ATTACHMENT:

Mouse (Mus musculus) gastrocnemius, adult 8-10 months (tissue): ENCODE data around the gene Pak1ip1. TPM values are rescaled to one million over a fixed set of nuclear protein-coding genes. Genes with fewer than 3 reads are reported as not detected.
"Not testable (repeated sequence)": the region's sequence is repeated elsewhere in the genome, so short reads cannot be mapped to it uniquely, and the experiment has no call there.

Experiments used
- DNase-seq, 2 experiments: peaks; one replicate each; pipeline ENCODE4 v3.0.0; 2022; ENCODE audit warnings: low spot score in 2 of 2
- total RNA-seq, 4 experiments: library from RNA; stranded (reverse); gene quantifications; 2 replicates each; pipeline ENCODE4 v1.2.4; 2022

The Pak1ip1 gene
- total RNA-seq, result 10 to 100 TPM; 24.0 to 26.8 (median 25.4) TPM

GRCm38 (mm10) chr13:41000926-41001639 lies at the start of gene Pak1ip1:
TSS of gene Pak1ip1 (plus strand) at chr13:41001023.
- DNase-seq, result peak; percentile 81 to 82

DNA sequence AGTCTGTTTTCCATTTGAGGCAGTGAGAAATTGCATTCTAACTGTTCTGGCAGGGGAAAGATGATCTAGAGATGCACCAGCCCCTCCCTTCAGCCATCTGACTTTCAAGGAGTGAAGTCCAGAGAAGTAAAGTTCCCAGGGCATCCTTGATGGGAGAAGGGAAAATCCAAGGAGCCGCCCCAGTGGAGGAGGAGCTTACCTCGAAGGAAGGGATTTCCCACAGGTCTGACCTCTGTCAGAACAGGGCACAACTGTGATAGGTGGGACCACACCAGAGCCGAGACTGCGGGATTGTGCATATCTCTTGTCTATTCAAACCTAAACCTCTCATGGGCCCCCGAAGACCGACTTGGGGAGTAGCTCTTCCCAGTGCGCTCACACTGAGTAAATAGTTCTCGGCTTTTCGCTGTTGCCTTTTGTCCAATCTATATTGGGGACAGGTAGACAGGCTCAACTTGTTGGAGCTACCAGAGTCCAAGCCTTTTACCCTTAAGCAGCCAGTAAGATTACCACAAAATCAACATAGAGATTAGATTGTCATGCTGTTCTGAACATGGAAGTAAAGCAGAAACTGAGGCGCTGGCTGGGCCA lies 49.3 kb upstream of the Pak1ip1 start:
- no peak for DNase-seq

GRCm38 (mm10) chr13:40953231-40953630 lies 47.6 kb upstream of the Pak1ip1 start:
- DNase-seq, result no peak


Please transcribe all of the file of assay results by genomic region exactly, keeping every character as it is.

Mouse (Mus musculus) gastrocnemius, adult 8-10 months (tissue): ENCODE data around the gene Pak1ip1. TPM values are rescaled to one million over a fixed set of nuclear protein-coding genes. Genes with fewer than 3 reads are reported as not detected.
"Not testable (repeated sequence)": the region's sequence is repeated elsewhere in the genome, so short reads cannot be mapped to it uniquely, and the experiment has no call there.

Experiments used
- DNase-seq, 2 experiments: peaks; one replicate each; pipeline ENCODE4 v3.0.0; 2022; ENCODE audit warnings: low spot score in 2 of 2
- total RNA-seq, 4 experiments: library from RNA; stranded (reverse); gene quantifications; 2 replicates each; pipeline ENCODE4 v1.2.4; 2022

The Pak1ip1 gene
- total RNA-seq, result 10 to 100 TPM; 24.0 to 26.8 (median 25.4) TPM

GRCm38 (mm10) chr13:41000926-41001639 lies at the start of gene Pak1ip1:
TSS of gene Pak1ip1 (plus strand) at chr13:41001023.
- DNase-seq, result peak; percentile 81 to 82

DNA sequence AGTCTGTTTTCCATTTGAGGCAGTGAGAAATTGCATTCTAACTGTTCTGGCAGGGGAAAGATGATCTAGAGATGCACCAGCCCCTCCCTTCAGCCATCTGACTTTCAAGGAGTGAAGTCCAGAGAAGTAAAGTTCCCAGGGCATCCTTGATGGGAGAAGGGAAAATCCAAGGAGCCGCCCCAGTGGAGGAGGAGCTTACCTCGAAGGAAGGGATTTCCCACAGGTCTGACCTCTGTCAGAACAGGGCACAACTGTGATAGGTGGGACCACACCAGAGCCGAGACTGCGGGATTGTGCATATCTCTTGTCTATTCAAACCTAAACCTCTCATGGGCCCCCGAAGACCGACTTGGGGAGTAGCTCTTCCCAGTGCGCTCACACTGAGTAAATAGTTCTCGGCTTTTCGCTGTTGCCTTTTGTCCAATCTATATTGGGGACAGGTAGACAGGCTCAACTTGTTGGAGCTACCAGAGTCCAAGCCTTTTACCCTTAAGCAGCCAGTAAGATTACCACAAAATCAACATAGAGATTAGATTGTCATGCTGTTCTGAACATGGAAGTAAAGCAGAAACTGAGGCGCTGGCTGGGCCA lies 49.3 kb upstream of the Pak1ip1 start:
- no peak for DNase-seq

GRCm38 (mm10) chr13:40953231-40953630 lies 47.6 kb upstream of the Pak1ip1 start:
- DNase-seq, result no peak